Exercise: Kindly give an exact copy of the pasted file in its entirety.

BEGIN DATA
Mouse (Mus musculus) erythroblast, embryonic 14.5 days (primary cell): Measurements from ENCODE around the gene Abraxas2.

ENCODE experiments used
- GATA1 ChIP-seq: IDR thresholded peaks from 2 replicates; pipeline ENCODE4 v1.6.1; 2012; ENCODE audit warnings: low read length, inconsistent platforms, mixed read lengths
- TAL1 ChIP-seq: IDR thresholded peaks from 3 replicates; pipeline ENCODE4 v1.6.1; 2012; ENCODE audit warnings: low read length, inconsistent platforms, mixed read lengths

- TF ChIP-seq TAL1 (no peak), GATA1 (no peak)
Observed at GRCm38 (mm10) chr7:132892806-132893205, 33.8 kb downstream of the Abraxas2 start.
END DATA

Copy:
Mouse (Mus musculus) erythroblast, embryonic 14.5 days (primary cell): Measurements from ENCODE around the gene Abraxas2.

ENCODE experiments used
- GATA1 ChIP-seq: IDR thresholded peaks from 2 replicates; pipeline ENCODE4 v1.6.1; 2012; ENCODE audit warnings: low read length, inconsistent platforms, mixed read lengths
- TAL1 ChIP-seq: IDR thresholded peaks from 3 replicates; pipeline ENCODE4 v1.6.1; 2012; ENCODE audit warnings: low read length, inconsistent platforms, mixed read lengths

- TF ChIP-seq TAL1 (no peak), GATA1 (no peak)
Observed at GRCm38 (mm10) chr7:132892806-132893205, 33.8 kb downstream of the Abraxas2 start.